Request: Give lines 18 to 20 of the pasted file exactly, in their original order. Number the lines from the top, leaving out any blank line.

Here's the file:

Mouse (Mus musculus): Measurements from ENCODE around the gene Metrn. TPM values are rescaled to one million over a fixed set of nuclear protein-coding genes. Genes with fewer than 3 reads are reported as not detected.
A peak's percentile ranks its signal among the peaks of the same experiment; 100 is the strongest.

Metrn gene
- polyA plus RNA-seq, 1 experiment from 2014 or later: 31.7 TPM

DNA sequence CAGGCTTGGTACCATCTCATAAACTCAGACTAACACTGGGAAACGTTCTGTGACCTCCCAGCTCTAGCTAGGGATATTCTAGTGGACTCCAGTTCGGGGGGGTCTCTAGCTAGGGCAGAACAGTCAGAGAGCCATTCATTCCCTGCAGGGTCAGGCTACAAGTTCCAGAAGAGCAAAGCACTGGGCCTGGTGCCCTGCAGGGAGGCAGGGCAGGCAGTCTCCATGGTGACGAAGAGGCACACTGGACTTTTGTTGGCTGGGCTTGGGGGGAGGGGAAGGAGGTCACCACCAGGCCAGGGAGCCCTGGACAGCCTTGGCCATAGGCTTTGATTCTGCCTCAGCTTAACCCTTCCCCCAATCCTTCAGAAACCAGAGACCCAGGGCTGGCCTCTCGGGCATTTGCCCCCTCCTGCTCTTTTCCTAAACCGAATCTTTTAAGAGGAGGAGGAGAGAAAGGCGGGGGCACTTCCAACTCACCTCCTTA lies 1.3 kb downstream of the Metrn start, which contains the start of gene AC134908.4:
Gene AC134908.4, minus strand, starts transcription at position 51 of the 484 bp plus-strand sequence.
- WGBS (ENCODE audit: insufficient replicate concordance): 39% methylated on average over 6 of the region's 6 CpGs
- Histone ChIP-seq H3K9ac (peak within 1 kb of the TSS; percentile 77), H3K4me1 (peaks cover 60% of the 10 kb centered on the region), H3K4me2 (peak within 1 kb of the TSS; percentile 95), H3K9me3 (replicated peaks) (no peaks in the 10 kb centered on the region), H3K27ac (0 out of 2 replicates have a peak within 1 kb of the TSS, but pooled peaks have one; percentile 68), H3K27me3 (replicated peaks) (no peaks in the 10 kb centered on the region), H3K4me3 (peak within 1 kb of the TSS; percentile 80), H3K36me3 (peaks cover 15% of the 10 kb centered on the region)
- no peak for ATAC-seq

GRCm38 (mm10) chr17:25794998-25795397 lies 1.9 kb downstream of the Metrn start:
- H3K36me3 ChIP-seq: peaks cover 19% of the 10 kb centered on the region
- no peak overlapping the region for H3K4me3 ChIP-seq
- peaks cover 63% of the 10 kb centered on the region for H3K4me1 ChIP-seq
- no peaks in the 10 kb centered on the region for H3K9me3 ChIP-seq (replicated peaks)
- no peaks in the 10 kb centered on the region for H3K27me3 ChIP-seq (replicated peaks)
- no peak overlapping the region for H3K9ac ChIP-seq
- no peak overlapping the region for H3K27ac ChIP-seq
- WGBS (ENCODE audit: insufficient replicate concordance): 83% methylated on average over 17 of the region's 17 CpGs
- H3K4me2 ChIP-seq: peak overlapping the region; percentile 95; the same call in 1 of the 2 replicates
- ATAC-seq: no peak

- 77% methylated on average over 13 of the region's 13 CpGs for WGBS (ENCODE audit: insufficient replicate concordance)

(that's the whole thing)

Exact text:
- WGBS (ENCODE audit: insufficient replicate concordance): 83% methylated on average over 17 of the region's 17 CpGs
- H3K4me2 ChIP-seq: peak overlapping the region; percentile 95; the same call in 1 of the 2 replicates
- ATAC-seq: no peak